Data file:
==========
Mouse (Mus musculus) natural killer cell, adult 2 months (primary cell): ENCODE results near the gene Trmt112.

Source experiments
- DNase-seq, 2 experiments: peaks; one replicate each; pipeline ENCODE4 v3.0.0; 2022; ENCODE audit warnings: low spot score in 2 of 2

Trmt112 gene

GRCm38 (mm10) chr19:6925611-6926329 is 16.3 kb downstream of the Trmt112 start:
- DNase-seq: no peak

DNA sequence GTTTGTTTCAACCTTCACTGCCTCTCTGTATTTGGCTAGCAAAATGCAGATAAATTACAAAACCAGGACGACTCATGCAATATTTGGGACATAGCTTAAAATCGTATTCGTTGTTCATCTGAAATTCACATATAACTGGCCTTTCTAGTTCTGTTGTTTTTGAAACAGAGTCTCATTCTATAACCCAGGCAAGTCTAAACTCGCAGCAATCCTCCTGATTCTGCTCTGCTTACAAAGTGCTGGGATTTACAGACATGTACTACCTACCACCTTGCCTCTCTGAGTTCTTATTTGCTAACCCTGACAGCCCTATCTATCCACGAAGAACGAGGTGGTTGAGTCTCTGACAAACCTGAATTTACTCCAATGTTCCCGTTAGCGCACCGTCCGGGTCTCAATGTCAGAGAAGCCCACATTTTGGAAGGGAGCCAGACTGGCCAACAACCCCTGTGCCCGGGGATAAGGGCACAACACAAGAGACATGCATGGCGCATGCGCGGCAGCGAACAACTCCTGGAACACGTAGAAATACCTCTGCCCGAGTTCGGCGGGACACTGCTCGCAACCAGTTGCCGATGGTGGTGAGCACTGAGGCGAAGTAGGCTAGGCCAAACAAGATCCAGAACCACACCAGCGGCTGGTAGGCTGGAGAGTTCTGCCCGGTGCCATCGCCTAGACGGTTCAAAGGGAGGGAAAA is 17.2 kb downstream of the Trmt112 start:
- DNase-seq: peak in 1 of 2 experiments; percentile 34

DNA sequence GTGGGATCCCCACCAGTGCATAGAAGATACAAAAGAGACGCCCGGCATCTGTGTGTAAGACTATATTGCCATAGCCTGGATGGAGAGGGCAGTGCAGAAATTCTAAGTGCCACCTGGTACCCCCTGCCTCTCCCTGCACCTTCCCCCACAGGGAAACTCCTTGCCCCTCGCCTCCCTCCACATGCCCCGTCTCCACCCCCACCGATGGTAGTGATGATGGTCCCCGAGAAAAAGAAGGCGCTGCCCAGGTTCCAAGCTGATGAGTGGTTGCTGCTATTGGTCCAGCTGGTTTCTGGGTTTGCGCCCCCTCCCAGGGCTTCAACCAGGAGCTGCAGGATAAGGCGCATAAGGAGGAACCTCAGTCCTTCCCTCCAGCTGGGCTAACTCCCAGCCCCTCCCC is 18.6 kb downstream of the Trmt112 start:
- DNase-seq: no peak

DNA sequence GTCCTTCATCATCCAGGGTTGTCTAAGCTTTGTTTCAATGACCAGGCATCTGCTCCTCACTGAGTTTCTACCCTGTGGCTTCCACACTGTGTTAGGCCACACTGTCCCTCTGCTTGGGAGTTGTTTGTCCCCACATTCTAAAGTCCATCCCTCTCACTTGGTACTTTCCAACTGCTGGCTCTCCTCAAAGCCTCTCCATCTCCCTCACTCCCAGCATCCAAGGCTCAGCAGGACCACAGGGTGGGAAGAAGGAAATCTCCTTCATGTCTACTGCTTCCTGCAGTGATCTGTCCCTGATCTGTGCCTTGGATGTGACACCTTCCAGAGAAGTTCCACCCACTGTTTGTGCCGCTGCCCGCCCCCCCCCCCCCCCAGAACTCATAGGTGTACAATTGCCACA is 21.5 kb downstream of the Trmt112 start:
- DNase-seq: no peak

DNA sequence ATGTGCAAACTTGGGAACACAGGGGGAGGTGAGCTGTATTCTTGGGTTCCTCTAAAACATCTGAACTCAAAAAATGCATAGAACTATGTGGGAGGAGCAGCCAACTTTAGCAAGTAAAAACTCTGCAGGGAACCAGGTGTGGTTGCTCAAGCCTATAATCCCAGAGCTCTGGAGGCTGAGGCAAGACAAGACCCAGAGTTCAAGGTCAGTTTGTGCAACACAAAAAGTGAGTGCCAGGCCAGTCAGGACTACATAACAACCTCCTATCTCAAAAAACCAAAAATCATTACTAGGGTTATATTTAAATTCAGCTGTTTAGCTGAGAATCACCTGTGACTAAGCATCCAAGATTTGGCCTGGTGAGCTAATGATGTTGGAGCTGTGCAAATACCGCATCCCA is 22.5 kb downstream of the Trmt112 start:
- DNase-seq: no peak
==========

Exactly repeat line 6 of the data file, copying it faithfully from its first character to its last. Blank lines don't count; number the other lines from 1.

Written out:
- DNase-seq: no peak